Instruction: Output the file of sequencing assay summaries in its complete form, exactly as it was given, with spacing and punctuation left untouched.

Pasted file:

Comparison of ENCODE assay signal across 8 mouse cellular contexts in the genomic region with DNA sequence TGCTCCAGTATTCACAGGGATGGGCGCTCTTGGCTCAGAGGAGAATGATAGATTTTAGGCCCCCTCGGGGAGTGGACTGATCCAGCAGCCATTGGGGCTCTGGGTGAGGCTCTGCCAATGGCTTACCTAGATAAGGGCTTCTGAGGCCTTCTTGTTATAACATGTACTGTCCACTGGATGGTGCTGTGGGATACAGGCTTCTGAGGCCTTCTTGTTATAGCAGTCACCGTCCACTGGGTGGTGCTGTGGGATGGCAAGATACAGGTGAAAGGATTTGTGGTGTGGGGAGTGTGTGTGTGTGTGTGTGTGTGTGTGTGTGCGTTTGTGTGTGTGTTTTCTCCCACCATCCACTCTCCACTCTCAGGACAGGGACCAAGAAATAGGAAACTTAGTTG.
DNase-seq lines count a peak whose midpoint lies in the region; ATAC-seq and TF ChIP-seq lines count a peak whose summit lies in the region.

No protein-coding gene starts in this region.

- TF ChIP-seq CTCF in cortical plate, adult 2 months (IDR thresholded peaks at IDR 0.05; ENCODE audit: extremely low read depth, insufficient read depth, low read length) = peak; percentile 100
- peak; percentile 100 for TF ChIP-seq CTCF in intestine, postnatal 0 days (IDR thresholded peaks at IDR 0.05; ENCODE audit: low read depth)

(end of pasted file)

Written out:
Comparison of ENCODE assay signal across 8 mouse cellular contexts in the genomic region with DNA sequence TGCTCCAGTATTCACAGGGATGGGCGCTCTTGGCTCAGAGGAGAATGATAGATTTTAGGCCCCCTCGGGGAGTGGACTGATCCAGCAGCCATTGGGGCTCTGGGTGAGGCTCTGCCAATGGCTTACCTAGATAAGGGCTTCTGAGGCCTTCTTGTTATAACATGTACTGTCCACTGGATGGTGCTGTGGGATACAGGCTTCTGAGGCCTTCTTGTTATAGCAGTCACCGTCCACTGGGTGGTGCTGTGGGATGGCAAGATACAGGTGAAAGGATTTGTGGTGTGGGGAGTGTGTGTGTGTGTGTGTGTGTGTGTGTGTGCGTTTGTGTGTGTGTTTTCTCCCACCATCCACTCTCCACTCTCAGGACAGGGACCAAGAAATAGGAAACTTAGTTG.
DNase-seq lines count a peak whose midpoint lies in the region; ATAC-seq and TF ChIP-seq lines count a peak whose summit lies in the region.

No protein-coding gene starts in this region.

- TF ChIP-seq CTCF in cortical plate, adult 2 months (IDR thresholded peaks at IDR 0.05; ENCODE audit: extremely low read depth, insufficient read depth, low read length) = peak; percentile 100
- peak; percentile 100 for TF ChIP-seq CTCF in intestine, postnatal 0 days (IDR thresholded peaks at IDR 0.05; ENCODE audit: low read depth)